Thursday, September 18, 2008

Tender Intimacies

Scarlatti is so pretty. Isn't this the most tender, intimate, beautiful thing you've ever heard? This is Vladimir Horowitz playing. He has the sweetest-sounding piano, and--wow--he plays with the most amazing range of colors!

Horowitz was amazing at bringing the listener into the music, as if he were confiding a secret. You know how sometimes you can be told a secret in such a way as you feel flattered?

He makes his performance such an intimate experience, even when he has hundreds in the audience. It's almost as if you're his lover, and he's whispering sweet secrets in your ear.

And of course, that got me thinking about writing. How can I make my stories as tender and intimate? How can I make my words pull the reader in?

Not just hold their attention, but make them feel special?

And Horowitz had such a range of colors. He once cited over two hundred, or so the legend goes. What would the equivalent of colors and shading be in writing? The different rhythm of sentences we use? Maybe our own stylistic quirks?

I don't know. Something to think about. But this week, I'm going to try to write as Horowitz playing Scarlatti.

PS: Okay, I can't help it. One more:

15 bonus scribbles:

Robin 9/18/2008 11:49:00 PM  

I'm reading/listening to your post while lying next to Adam in bed. Adam asked, "Whatcha listening to?", and I told him. He said, "Pretty. Let's get the CD." We're such stupid American consumers. Why not just enjoy it on your post, and go to sleep with beautiful music in our heads? No. Let's plan on a trip to the music store. Sigh.
If you ever want to write a non fiction book, I'd love a book explaining beautiful pieces of music in simple ways that we non players of instruments could understand. The book could come with a CD of your favorites. I'd snatch that puppy right up.

Edie 9/19/2008 12:19:00 AM  

Spy, I love this! Like Adam, I want to run out and buy the CD. How beautifully you put this too. I never connected music with colors before. I never connected writing with colors either.

I just learned something wonderful. Thank you.

Kath Calarco 9/19/2008 10:00:00 AM  

Spy, you have the heart of an artist - you are a true writer. Keep embracing the other arts and your creative beast will always be your truest guide.

Beautiful post.

Melanie Avila 9/19/2008 11:13:00 AM  

I love this post, Spy. I love that you tie music and writing together so easily.

Did you hear they just discovered a "new" piece by Mozart in a French library? Very cool.

Avery 9/19/2008 11:55:00 AM  

It's nice. Unfortunately, I don't "hear" the colors like you do, Ms. Hendricks. ;) I guess I'm more of a beat-me-over-the-head-with-sound, type (although I have a guilty obsession with Enya).

StarvingWriteNow 9/19/2008 01:29:00 PM  

Very pretty music. (Though, I must admit, when the camera zoomed in on his hands I thought, Dude! Time to cut your fingernails!)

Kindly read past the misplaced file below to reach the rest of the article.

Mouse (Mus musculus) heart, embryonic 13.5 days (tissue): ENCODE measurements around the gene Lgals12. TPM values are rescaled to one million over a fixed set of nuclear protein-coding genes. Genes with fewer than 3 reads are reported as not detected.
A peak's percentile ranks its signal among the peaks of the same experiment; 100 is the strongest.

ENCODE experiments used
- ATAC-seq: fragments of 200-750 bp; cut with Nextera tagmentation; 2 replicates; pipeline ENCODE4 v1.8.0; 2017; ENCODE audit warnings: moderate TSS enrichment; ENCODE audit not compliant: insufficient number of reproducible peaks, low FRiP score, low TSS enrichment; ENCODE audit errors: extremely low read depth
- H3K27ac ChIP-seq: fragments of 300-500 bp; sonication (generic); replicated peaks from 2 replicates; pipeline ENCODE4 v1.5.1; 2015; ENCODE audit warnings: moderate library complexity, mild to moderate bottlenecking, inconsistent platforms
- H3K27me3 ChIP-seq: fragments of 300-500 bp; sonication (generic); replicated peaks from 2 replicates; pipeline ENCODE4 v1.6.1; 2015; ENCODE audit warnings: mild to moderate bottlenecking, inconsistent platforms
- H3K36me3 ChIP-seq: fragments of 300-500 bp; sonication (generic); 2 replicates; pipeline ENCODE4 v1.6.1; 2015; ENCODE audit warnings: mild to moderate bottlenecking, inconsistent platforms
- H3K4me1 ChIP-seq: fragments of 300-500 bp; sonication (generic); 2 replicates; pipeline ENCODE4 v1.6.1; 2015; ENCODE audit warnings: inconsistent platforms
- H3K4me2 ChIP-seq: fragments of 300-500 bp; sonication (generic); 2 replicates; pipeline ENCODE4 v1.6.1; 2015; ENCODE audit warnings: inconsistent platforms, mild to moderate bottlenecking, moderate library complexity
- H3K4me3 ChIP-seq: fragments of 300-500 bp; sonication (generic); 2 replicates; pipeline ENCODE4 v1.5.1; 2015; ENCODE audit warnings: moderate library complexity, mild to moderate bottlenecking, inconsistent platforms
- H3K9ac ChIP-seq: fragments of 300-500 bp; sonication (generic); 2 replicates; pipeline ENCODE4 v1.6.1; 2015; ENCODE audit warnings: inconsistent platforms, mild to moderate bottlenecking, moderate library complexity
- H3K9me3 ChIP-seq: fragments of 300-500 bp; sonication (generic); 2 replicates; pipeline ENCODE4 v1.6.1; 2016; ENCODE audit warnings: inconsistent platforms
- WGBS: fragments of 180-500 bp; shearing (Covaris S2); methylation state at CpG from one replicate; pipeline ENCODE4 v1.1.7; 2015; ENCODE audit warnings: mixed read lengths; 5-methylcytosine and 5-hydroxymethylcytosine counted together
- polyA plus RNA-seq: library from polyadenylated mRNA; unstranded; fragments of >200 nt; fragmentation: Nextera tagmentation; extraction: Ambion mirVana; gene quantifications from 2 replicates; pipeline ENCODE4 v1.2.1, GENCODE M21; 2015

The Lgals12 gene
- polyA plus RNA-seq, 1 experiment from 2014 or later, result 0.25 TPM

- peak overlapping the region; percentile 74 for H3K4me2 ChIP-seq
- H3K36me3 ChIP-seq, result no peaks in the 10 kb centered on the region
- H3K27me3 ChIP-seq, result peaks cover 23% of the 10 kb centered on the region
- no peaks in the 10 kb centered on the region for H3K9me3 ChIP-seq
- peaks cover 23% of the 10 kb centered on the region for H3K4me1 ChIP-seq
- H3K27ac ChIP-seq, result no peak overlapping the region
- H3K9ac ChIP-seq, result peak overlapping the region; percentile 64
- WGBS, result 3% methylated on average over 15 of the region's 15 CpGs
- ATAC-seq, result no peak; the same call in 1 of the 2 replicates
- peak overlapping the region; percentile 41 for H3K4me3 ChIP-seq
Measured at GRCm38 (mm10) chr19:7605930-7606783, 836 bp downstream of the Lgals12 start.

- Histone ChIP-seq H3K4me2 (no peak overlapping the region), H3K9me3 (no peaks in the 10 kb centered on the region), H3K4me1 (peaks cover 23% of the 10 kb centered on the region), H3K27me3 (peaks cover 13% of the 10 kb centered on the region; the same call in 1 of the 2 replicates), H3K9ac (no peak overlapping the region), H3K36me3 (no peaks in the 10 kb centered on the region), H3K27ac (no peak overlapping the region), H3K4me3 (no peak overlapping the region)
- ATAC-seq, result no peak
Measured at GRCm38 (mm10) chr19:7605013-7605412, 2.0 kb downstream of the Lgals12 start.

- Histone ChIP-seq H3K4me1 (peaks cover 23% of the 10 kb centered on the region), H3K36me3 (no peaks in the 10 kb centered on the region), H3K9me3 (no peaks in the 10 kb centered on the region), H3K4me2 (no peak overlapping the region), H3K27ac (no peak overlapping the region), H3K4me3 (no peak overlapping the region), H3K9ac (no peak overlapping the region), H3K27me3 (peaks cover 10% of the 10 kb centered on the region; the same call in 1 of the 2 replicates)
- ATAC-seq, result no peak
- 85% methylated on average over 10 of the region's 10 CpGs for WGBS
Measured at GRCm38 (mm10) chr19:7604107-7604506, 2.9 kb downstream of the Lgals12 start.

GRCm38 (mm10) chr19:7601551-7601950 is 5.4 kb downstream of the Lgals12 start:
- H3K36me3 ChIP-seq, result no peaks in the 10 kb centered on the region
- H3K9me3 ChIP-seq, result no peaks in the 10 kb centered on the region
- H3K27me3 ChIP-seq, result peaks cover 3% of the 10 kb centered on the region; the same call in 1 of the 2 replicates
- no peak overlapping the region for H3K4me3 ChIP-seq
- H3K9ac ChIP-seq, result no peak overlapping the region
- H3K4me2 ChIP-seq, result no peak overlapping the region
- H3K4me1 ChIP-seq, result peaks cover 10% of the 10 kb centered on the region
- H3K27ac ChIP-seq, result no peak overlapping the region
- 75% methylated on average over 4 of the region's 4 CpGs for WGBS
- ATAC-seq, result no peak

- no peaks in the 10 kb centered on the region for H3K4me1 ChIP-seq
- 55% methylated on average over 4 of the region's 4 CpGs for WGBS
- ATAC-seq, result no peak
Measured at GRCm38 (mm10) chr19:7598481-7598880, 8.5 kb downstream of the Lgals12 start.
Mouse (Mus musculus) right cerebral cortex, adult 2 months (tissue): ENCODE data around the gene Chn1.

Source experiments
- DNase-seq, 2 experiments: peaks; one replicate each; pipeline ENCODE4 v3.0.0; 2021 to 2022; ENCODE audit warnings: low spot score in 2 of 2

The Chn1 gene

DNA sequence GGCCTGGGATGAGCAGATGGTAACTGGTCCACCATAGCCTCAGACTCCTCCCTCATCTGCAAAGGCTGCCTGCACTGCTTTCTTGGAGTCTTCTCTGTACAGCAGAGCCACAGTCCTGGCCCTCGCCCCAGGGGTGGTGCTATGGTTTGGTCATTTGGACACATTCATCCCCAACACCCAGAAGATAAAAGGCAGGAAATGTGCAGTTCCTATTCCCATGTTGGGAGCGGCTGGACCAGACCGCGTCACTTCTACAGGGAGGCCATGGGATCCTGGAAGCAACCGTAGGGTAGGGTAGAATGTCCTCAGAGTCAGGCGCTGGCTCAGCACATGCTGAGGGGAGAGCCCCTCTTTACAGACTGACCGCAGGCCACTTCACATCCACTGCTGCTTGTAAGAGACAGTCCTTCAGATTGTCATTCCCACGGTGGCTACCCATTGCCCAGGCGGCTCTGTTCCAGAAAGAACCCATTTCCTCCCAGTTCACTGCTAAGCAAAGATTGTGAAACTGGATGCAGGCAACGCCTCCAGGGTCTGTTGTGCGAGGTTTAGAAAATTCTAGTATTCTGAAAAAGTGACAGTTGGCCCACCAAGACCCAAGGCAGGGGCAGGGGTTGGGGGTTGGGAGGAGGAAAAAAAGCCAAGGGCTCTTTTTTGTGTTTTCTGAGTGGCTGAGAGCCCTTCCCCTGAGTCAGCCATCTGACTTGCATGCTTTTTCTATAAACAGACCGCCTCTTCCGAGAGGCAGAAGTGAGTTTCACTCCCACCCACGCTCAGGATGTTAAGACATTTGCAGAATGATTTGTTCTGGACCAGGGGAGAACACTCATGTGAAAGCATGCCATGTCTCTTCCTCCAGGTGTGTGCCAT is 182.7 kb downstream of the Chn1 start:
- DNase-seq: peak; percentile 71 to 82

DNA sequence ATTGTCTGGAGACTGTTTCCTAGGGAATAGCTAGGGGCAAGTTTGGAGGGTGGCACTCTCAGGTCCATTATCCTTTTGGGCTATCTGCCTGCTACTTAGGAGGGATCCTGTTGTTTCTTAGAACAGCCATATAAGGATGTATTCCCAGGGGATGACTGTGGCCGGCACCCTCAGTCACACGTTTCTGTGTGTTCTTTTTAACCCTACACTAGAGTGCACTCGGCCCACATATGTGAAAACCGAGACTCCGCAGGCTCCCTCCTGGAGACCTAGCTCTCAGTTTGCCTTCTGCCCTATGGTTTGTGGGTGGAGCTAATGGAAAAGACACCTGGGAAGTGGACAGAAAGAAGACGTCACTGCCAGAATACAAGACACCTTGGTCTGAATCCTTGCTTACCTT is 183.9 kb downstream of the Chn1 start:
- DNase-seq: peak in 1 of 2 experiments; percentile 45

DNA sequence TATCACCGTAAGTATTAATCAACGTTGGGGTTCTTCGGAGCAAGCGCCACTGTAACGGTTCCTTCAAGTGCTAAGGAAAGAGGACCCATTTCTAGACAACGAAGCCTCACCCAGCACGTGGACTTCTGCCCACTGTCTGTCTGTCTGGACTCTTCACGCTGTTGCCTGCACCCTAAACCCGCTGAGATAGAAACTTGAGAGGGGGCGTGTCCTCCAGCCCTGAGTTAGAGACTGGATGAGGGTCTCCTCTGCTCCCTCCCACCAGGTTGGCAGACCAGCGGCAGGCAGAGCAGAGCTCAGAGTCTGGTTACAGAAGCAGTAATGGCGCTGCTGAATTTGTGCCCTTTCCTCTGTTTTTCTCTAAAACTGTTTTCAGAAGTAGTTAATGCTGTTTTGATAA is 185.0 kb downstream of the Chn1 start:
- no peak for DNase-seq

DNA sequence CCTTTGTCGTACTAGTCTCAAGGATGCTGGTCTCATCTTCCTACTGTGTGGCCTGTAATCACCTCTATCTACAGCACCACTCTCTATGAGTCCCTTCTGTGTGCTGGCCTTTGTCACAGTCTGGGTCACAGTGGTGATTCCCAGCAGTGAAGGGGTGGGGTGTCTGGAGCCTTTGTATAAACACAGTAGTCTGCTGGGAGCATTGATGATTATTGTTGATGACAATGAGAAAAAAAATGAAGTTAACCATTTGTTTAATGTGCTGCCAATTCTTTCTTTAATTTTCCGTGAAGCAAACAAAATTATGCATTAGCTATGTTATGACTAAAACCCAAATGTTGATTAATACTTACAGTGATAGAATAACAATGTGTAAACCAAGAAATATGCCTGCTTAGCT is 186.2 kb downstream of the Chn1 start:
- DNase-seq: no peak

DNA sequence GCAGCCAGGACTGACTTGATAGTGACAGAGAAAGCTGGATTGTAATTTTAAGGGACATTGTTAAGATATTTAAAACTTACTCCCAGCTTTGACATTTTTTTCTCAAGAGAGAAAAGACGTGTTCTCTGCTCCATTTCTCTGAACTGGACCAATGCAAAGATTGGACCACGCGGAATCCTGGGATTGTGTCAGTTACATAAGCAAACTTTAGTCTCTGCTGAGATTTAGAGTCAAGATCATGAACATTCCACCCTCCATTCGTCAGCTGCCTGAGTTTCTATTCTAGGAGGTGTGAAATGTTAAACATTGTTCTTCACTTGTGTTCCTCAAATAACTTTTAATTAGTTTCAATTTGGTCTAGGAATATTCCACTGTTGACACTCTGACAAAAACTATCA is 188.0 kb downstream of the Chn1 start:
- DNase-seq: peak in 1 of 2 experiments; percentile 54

How is the writing going? And it's now, what? only 15 or 16 days left?

Aimless Writer 9/19/2008 06:49:00 PM  

All I can say is...Beautiful.

spyscribbler 9/20/2008 03:19:00 PM  

Robin, I'm a musician! I'm all about you going and buying it. :-) Just do a search for "Horowitz" and "Scarlatti." He's got a whole CD of the Scarlatti sonatas which are GORGEOUS. Amazing. LOVE them!

That'd be a fun book to write!

spyscribbler 9/20/2008 03:20:00 PM  

Edie, I've never connected writing with colors, either. There has to be an equivalent, but I'm not sure what it is, yet.

spyscribbler 9/20/2008 03:21:00 PM  

Kath, I sure need a guide, LOL! Let's hope it sticks around. :-) I pretty much see everything in terms of music, since it was my main focus for a good twenty years or so. Wow, that's a long time.

spyscribbler 9/20/2008 03:24:00 PM  

Ohmigawd, Melanie, I hadn't heard that! That is really cool. I just googled it, and it looks like it was an idea for another mass. So sad he didn't get to write it!

spyscribbler 9/20/2008 03:27:00 PM  

Avery, I love Enya, too! If you like beat-me-over-the-head music, you might enjoy Prokofiev. The g minor piano concerto, third movement, is particularly good for, um... *blush*

It's good for putting so loud the whole house vibrates. I get in those moods, too. :-)

spyscribbler 9/20/2008 03:29:00 PM  

Writenow, ohmigawd, I live in fear my students will see Horowitz's technique and think they can play like that. He only performed on his own piano, brought it across the country, along with his technician.

It was 15. Now it might be 19 again. *sigh*

Dube 9/21/2008 10:30:00 PM  

Videos like this make me REALLY want to start playing piano again. I remember trying to convey emotion in a song and how all-engrossing that can be while you're playing. It really makes me want to pull out my Bach, Beethoven, and Mozart pieces again. Sadly, it's been about 10 years since I really played. I don't know if I'd be any good anymore. :(

Too bad I don't own a piano.